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Building the Black Metropolis: African American Entrepreneurship in Chicago
University of Illinois Press, 2017
Cloth: 978-0-252-04142-6 | Paper: 978-0-252-08294-8 | eISBN: 978-0-252-05002-2
Library of Congress Classification F548.9.N4B85 2017
Dewey Decimal Classification 305.896073077311
ABOUT THIS BOOK | AUTHOR BIOGRAPHY | REVIEWS | TOC
ABOUT THIS BOOK
From Jean Baptiste Point DuSable to Oprah Winfrey, black entrepreneurship has helped define Chicago. Robert E. Weems Jr. and Jason P. Chambers curate a collection of essays that place the city as the center of the black business world in the United States. Ranging from titans like Anthony Overton and Jesse Binga to McDonald’s operators to black organized crime, the scholars shed light on the long-overlooked history of African American work and entrepreneurship since the Great Migration. Together they examine how factors like the influx of southern migrants and the city’s unique segregation patterns made Chicago a prolific incubator of productive business development—and made building a black metropolis as much a necessity as an opportunity.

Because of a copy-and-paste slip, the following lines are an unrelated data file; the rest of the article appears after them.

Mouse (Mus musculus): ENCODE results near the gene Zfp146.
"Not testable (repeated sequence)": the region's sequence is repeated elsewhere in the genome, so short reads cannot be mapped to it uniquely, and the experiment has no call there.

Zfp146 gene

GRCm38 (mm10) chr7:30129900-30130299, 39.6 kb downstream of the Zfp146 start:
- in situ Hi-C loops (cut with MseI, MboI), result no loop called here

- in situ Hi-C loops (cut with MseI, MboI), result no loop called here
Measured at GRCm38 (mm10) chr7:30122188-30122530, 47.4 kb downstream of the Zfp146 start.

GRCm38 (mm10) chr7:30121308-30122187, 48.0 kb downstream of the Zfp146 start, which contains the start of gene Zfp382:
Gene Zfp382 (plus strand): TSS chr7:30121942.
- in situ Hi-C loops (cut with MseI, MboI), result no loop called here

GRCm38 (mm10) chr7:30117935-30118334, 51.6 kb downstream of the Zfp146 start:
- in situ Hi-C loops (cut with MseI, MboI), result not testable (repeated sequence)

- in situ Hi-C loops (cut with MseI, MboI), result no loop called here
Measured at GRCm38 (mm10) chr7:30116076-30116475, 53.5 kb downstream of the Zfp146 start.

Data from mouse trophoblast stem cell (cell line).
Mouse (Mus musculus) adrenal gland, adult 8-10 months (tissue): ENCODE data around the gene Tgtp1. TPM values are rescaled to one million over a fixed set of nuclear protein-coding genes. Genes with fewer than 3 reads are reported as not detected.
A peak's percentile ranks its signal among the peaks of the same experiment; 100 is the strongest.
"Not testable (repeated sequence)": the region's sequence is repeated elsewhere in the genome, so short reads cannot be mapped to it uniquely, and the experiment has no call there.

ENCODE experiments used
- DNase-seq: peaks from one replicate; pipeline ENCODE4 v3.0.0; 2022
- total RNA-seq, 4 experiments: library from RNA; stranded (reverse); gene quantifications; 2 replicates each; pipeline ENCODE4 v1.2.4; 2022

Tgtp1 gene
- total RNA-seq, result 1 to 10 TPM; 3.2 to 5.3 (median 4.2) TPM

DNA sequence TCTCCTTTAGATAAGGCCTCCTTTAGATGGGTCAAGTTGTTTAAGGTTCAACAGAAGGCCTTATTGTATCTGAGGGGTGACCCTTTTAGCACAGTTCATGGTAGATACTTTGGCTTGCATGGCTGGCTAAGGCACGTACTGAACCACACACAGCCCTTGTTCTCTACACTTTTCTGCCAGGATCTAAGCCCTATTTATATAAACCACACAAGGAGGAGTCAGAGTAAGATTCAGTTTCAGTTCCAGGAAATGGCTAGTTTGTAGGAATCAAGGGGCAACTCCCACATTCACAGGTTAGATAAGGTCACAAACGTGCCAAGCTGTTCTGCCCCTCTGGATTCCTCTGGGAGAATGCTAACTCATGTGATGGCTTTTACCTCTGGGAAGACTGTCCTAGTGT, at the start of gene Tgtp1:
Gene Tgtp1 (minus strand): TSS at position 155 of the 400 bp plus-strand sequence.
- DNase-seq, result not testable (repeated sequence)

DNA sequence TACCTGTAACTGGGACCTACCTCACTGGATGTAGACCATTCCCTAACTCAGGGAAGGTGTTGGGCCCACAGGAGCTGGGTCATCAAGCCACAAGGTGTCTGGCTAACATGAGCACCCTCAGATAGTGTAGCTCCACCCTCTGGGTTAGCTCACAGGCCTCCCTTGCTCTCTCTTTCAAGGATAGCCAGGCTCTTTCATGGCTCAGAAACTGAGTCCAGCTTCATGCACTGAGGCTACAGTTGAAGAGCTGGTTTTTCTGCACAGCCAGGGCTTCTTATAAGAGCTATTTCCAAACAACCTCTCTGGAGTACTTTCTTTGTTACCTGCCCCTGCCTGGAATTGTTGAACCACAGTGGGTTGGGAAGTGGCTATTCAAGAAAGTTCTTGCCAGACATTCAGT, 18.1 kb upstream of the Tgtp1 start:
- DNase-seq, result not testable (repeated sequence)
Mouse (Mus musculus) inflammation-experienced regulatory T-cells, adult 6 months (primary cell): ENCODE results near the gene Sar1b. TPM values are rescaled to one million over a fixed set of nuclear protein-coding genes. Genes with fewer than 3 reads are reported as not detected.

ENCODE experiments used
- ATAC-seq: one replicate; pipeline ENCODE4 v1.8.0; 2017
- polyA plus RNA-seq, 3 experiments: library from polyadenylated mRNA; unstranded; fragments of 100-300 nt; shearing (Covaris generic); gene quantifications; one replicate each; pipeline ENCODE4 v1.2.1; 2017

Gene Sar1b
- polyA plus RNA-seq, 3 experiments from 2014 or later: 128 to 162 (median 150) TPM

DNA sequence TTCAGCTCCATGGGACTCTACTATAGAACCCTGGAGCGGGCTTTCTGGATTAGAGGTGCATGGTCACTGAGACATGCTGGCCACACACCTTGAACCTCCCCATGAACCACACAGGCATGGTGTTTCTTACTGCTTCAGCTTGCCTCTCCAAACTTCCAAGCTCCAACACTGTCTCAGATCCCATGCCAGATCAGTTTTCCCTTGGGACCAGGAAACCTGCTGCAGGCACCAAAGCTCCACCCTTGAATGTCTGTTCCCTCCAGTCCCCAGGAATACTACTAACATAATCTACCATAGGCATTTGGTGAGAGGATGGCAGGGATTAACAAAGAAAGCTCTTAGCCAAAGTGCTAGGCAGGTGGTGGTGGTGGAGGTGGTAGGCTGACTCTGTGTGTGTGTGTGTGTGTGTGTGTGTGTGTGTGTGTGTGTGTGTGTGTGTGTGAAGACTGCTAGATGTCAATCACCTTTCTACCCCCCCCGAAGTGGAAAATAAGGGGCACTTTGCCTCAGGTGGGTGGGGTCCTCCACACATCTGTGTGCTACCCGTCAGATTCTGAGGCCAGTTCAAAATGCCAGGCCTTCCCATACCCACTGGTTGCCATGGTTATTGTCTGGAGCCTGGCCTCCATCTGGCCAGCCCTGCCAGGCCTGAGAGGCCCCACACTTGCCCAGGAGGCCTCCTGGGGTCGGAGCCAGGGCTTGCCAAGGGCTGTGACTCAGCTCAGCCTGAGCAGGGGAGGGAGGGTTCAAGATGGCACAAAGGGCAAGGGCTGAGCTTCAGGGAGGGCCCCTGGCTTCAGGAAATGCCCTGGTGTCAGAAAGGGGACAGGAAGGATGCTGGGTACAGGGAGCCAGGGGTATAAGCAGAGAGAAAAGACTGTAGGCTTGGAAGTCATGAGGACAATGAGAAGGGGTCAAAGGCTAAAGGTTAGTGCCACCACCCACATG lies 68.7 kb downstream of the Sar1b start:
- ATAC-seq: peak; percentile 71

Contributors: Jason P. Chambers, Marcia Chatelain, Will Cooley, Robert Howard, Christopher Robert Reed, Myiti Sengstacke Rice, Clovis E. Semmes, Juliet E. K. Walker, and Robert E. Weems Jr.
See other books on: African American business enterprises | African American businesspeople | Building | Entrepreneurship | Reed, Christopher Robert
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